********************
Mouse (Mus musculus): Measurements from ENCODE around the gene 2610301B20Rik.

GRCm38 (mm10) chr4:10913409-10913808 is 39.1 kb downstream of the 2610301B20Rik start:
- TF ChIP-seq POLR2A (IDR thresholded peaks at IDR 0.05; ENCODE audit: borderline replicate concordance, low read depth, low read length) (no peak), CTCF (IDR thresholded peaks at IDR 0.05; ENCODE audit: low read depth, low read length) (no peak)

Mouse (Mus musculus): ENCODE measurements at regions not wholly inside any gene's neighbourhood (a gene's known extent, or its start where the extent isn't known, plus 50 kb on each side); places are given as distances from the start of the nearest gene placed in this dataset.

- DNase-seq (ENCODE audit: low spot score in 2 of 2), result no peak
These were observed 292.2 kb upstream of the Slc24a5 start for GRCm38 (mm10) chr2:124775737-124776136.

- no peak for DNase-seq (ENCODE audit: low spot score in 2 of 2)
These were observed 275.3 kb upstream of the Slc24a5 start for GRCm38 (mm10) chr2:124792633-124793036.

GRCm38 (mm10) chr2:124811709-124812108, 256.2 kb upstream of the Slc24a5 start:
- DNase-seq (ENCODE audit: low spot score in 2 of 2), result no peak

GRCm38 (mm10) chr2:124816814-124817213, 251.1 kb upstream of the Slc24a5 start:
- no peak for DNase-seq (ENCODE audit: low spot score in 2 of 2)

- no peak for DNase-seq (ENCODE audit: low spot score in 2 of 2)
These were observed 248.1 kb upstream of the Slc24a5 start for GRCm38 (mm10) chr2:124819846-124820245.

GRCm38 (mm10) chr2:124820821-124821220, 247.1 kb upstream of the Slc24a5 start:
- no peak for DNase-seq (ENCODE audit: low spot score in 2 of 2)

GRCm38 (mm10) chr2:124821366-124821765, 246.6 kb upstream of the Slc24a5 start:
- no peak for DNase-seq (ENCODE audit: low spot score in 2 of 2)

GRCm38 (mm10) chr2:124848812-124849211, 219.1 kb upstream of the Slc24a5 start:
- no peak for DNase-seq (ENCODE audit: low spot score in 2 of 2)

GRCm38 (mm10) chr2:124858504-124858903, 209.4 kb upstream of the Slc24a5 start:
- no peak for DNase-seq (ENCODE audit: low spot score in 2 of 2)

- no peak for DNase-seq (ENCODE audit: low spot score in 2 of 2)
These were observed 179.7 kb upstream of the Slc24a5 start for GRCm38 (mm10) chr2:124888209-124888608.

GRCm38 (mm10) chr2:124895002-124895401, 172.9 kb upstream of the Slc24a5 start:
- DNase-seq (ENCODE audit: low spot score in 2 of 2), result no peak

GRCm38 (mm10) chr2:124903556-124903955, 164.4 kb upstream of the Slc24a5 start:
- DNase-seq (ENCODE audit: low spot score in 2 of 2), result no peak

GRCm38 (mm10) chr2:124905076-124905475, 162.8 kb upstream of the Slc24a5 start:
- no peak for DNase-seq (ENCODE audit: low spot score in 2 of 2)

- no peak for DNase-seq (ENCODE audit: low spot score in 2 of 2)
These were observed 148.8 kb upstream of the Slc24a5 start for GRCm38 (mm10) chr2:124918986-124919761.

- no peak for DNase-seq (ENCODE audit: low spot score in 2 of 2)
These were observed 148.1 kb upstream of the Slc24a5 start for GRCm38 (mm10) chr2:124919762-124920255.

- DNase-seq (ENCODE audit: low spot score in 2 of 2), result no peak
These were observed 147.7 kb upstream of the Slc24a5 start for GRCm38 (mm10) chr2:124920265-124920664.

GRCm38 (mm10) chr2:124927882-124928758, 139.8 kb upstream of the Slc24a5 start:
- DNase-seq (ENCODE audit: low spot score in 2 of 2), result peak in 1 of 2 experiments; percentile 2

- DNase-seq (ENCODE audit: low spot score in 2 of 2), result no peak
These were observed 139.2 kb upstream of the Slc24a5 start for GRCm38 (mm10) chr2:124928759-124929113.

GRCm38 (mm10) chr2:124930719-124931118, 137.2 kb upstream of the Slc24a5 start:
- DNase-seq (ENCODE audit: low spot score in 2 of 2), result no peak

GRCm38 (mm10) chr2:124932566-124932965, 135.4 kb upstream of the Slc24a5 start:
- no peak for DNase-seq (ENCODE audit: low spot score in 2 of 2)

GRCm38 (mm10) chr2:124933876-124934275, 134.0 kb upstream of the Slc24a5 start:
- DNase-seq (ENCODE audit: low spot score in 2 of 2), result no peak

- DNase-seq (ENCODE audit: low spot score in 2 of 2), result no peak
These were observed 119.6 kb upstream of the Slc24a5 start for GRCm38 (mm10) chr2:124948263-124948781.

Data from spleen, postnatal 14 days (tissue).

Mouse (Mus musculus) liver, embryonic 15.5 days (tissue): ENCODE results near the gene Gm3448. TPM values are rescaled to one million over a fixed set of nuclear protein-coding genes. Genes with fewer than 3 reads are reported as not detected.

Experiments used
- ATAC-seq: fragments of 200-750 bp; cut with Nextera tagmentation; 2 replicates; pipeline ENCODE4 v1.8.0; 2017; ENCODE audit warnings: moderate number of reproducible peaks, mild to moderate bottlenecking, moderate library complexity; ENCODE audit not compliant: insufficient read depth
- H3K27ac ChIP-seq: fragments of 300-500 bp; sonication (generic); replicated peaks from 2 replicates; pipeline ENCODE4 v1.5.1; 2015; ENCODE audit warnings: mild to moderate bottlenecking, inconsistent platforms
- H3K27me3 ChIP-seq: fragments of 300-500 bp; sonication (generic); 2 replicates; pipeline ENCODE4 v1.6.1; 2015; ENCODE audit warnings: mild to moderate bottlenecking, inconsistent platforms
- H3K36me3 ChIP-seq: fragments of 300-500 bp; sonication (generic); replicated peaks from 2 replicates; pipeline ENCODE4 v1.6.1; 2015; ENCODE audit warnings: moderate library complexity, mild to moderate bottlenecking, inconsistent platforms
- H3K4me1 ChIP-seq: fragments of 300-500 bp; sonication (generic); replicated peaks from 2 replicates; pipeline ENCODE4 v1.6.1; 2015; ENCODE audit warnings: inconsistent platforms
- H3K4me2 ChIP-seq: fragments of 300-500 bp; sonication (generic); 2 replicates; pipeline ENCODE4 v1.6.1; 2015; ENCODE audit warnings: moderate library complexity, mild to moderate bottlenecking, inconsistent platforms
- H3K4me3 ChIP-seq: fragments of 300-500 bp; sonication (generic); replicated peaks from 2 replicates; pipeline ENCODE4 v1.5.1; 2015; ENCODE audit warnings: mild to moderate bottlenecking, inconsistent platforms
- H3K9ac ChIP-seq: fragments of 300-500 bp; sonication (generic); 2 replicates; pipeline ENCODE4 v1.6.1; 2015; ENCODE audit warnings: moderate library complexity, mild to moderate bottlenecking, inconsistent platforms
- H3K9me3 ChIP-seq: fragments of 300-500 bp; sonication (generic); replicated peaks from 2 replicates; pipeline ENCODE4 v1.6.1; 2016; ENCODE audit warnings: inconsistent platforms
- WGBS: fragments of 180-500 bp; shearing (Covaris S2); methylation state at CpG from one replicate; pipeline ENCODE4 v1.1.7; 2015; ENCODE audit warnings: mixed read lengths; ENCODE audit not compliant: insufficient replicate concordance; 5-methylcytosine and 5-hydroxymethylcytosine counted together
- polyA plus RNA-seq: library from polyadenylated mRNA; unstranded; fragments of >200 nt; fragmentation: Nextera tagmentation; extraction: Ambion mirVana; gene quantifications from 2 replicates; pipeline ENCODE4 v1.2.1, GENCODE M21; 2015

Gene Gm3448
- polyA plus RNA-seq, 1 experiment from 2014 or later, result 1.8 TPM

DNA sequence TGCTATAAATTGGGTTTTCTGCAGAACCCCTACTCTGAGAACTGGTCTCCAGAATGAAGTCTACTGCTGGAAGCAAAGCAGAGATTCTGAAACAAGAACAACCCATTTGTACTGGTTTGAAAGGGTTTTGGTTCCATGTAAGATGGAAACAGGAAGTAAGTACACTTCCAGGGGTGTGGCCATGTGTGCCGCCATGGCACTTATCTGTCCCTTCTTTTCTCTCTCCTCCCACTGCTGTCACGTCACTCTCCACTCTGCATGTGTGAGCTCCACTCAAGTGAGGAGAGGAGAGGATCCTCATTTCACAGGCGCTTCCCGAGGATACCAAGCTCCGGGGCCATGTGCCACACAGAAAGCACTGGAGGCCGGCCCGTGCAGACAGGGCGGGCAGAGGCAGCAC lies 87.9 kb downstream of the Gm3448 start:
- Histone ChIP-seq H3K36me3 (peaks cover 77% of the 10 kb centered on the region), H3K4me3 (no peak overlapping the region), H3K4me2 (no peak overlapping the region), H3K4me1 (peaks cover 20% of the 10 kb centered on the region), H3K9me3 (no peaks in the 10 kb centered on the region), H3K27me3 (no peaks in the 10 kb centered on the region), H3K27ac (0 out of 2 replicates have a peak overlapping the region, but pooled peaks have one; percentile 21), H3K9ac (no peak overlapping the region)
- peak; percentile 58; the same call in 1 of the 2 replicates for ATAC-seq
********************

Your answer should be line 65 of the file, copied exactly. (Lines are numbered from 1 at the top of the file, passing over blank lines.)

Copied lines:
DNA sequence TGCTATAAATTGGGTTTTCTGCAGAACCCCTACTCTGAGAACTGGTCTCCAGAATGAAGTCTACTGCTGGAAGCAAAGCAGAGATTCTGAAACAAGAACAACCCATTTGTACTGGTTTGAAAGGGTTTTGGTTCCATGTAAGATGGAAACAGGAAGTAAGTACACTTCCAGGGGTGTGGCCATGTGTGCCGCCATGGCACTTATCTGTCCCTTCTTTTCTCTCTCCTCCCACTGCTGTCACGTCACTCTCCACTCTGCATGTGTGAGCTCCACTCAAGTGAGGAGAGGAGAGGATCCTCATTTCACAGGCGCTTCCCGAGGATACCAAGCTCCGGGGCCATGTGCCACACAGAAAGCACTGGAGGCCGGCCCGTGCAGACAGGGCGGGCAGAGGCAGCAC lies 87.9 kb downstream of the Gm3448 start: